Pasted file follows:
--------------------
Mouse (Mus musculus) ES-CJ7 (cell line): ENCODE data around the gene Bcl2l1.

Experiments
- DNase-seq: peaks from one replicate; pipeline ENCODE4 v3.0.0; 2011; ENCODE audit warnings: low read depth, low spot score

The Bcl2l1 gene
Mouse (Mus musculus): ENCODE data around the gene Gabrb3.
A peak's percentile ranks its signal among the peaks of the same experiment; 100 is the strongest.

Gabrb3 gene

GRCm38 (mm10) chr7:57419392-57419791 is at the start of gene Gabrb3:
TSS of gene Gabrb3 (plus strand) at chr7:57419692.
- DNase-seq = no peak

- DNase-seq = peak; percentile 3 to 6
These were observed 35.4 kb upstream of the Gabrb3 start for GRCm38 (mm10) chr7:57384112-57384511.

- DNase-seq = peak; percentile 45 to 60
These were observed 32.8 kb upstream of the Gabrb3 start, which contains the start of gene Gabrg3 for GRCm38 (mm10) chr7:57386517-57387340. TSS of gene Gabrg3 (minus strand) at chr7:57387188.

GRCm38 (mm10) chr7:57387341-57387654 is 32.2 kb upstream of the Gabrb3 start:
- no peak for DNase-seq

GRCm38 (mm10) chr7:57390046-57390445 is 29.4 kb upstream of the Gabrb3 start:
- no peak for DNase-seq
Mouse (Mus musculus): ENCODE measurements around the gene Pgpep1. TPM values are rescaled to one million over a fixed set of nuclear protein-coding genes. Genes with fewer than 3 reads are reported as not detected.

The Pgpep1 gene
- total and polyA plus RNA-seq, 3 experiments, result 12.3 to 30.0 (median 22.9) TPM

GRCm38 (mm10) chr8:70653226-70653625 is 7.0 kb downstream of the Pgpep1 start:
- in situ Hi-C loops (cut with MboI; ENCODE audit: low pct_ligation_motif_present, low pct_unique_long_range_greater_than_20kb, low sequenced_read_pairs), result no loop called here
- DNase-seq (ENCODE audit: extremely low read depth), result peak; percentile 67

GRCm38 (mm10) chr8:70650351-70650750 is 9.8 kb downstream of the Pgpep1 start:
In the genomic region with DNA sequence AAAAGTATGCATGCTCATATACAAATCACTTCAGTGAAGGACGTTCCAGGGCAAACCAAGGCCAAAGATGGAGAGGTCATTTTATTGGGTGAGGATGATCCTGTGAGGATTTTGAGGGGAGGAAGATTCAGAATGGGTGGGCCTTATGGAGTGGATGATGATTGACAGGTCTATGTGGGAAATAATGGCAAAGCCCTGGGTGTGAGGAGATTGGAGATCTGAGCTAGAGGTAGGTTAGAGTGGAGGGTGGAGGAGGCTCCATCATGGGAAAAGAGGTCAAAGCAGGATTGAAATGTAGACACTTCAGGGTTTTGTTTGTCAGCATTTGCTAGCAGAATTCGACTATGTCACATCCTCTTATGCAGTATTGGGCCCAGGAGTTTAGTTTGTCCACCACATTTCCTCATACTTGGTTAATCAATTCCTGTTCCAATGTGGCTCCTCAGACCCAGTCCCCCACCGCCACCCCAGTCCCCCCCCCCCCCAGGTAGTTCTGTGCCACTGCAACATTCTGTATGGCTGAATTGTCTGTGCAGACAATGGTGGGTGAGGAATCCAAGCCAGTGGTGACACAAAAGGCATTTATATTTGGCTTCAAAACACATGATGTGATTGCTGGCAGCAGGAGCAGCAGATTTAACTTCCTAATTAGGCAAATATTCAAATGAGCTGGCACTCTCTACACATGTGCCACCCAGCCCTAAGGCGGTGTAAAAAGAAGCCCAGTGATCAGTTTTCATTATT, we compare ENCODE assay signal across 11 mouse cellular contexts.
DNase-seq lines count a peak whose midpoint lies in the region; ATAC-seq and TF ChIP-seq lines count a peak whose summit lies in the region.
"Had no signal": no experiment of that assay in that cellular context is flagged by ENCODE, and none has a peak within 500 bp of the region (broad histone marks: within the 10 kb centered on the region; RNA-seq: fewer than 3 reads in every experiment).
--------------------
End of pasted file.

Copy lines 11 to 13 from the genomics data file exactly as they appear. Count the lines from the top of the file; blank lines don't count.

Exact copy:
- DNase-seq = peak; percentile 3 to 6
These were observed 35.4 kb upstream of the Gabrb3 start for GRCm38 (mm10) chr7:57384112-57384511.

- DNase-seq = peak; percentile 45 to 60